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It sounds like an absurdly simple way to improve public health and boost the economy: delay the start of the school day until 8.30am at the earliest. Yet a recent study by RAND, the research organisation, estimated that such a move in the US, where classes often begin well before 8am, would add $83bn to the national economy over a decade, and $140bn over 15 years, by raising students’ academic attainments and reducing illness.
The RAND report is the latest manifestation of a growing concern that inadequate and ill-timed sleep is causing a public health disaster in the industrialised world. Matthew Walker, neuroscience professor at the University of California, Berkeley, describes a silent sleep loss epidemic in his book Why We Sleep, published last summer. He says changing social and employment patterns and new sleep-disrupting consumer products such as smartphones, are “having a catastrophic impact on our health, our life expectancy, our safety, our productivity and the education of our children.”
Students in secondary schools are particularly vulnerable as a result of biological changes during adolescence, which push back their circadian rhythm — the natural body clock that controls the sleep-wake cycle — by as much as three hours compared with the adult cycle. Even if they go to bed early and are not distracted by smartphones and social media, they struggle to fall asleep and then fail to get enough sleep before having to get up for an early school start.
Medical bodies such as the US Centres for Disease Control and the American Academy of Paediatrics recommend that no school should begin work before 8.30am. Yet the CDC estimates that 93 per cent of US high schools fail this test. Many start before 7.30am, with school buses beginning to pick up students as early as 5.45am. As Prof Walker puts it, “this is lunacy”. The problem is less acute in most other countries; start times in the UK are typically 8.30am to 8.45am.
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In the face of a growing public clamour for later starts, many education authorities in the US have resisted on grounds ranging from the convenience of working parents to the cost of changing school bus schedules and the logistics of fitting in extracurricular activities.
The RAND study found, however, that such costs of change would be far outweighed by the gains resulting from better academic performance and health, as adolescents benefit from more sleep. There is also a gain from reduction in car crashes, which are more likely when people are sleep-deprived.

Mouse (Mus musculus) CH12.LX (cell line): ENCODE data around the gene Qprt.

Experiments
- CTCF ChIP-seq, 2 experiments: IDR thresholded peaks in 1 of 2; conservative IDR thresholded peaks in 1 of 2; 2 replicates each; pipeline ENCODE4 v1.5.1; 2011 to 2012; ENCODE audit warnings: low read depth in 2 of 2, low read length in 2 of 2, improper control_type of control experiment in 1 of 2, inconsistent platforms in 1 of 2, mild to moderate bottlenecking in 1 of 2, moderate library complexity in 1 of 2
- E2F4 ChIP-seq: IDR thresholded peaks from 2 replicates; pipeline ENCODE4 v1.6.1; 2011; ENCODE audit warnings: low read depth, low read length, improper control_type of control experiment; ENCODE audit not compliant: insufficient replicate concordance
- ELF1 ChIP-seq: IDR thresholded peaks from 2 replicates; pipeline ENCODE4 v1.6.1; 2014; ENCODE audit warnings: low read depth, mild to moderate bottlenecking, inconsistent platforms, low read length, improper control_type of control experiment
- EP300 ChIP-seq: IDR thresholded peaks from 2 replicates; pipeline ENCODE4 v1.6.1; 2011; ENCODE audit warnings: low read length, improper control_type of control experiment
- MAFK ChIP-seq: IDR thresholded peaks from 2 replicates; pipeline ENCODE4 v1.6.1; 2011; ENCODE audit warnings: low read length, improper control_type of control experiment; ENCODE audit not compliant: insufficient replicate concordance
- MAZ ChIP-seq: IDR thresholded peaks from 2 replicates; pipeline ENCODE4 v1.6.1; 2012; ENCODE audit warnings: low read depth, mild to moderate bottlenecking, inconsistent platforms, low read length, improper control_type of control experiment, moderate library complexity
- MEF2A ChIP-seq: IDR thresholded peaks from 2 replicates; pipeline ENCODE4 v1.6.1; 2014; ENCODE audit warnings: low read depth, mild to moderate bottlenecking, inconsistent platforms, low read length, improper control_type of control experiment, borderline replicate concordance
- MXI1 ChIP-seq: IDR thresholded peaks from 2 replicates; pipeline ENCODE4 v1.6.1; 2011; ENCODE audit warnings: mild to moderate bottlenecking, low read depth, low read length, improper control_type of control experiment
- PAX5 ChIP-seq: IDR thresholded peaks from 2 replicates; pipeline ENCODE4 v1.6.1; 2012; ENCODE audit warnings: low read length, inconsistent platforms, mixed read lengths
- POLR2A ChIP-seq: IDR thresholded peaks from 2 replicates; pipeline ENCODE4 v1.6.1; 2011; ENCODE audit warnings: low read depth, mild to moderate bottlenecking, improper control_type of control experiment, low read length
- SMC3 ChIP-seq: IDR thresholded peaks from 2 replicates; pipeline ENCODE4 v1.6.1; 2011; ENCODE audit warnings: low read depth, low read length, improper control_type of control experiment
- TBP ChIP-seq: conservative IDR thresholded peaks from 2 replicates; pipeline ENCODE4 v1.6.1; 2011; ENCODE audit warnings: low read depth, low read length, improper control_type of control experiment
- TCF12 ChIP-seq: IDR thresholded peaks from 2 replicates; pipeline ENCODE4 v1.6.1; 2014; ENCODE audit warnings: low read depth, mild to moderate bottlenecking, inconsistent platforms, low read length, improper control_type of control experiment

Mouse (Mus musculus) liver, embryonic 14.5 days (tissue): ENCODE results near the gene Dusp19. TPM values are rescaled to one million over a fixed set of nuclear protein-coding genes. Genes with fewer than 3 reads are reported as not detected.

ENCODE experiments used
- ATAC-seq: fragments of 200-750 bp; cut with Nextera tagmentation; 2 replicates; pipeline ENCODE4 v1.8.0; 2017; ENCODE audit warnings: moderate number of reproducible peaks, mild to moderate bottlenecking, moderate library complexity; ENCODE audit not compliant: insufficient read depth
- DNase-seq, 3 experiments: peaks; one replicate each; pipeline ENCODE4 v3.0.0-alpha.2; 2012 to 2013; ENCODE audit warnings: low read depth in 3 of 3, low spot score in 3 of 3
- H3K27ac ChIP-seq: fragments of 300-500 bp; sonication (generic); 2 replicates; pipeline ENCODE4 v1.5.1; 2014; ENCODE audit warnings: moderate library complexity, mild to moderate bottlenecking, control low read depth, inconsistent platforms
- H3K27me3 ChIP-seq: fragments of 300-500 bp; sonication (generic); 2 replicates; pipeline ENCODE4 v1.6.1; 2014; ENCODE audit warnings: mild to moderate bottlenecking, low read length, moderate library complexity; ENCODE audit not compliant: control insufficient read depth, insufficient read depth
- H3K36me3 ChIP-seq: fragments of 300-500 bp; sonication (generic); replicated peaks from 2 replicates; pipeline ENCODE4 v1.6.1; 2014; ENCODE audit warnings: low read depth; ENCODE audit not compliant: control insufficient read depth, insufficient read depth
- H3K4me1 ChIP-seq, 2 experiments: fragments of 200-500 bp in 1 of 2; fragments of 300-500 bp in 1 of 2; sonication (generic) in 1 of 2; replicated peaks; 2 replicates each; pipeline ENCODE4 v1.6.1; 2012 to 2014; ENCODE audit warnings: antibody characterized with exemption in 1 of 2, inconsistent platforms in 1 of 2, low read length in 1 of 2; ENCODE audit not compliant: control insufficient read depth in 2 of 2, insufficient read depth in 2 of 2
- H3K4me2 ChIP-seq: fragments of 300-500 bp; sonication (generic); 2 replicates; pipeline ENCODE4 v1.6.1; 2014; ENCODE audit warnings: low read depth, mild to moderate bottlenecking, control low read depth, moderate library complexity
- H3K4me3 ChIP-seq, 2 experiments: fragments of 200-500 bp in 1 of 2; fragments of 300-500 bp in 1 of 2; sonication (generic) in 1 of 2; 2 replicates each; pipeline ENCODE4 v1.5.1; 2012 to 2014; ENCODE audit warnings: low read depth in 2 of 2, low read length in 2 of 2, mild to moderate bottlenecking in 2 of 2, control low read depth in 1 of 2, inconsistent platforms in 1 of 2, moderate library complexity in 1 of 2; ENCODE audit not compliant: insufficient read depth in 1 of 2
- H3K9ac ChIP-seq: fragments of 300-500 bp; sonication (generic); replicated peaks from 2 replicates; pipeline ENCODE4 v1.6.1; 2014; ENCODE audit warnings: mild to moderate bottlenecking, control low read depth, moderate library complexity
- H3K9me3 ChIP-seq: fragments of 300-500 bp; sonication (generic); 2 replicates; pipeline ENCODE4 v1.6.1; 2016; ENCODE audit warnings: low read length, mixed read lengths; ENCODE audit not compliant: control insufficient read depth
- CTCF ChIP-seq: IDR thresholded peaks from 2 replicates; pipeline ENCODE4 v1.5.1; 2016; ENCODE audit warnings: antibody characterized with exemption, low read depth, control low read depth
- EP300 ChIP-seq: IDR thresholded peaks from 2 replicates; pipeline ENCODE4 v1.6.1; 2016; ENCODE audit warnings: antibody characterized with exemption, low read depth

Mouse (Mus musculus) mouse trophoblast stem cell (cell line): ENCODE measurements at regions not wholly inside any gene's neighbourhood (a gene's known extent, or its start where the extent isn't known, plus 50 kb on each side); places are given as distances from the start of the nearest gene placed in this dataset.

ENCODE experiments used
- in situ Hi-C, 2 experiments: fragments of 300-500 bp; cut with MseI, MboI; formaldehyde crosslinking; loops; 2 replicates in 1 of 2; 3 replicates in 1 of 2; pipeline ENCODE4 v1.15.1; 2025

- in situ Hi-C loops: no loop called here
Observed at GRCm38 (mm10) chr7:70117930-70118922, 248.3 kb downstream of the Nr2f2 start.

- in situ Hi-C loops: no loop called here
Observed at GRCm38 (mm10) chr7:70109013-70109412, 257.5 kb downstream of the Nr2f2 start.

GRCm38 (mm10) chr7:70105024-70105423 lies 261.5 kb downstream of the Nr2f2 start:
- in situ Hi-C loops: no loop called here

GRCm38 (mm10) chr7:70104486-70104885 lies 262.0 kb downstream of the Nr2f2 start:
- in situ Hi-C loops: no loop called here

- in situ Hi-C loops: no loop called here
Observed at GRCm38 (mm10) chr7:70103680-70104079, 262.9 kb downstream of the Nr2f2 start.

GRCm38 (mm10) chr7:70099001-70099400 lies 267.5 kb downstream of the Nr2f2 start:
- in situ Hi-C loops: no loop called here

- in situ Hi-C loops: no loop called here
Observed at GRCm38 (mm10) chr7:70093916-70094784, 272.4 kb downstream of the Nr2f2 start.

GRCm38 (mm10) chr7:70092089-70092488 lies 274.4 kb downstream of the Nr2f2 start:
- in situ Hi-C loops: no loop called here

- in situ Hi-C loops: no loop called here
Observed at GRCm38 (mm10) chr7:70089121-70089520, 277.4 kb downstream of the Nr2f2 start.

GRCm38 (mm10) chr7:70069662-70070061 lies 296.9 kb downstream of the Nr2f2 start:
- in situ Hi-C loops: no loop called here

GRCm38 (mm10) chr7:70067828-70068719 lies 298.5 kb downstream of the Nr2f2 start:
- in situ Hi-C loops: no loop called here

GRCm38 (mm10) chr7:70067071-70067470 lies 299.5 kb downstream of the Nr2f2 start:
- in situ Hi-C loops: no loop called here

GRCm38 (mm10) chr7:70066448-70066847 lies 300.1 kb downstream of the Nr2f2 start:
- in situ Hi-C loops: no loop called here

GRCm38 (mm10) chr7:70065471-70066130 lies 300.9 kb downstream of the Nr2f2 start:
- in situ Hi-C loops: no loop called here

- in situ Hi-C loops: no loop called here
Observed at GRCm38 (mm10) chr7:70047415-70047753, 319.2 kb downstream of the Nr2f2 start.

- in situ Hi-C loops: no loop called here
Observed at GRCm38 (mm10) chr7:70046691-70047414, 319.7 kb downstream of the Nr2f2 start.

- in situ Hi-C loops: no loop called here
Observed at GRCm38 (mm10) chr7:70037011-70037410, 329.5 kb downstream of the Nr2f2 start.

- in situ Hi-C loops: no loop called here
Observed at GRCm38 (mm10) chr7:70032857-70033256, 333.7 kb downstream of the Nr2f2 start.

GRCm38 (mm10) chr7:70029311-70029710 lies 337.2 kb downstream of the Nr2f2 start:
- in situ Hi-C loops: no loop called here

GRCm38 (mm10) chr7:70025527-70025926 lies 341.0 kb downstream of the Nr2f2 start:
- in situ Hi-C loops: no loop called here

A scan of regional and local news media across the US suggests that the message is beginning to get through, as more school districts are starting later, but there is scope for more progress.
Annual cost to the US economy of employees sleeping fewer than seven hours a night
While shifting the hours of the school day is, at least in some districts, a potential quick hit in the battle to engineer a more sleep-friendly society, there are many other arenas where change is desirable. A key one is the workplace, where a “sleep is for wimps” attitude is still common.
A 2016 RAND report estimated that employees sleeping fewer than seven hours per night cost the US more than $400bn a year, and the UK $40bn a year, because their performance at work is less productive than it would be if they slept for at least eight hours. The total economic cost of inadequate sleep is about 2 per cent of GDP.
Yet here too change is under way. Companies such as Procter & Gamble offer employees “sleep hygiene” courses, Prof Walker says, while Nike and Google allow employees to match their work hours to their individual circadian rhythms. A growing number of companies are installing “nap pods” in their office buildings.
Hospitals often represent a nadir of sleep deprivation, with exhausted doctors and nurses putting their patients’ and their own health at risk. Long periods on duty without sleep, which are still required during medical training in many countries, lead junior doctors to make avoidable errors. While reform is in the air here too, more radical action is required to protect hospital doctors and patients from the adverse consequences of sleep deprivation.
Patients also benefit from sleeping well in hospital. That means deploying noisy equipment and alarms only when they are really necessary, lighting wards at night as dimly as consistent with safety, and supplying ear plugs and eyemasks to patients who want them.
Babies who are ill or born prematurely pose a particular challenge. Their developing brains should be sleeping most of the time, yet the strong lighting and noise of most neonatal intense care units makes this difficult to achieve. Recent research has shown — not surprisingly — that neonatal units in which lighting is dimmed as far as possible are associated with better sleep for the infants and earlier discharge from hospital.
Every baby, child and adult deserves an opportunity to sleep well, whether in hospital, at home or at work. His or her health will depend on it.
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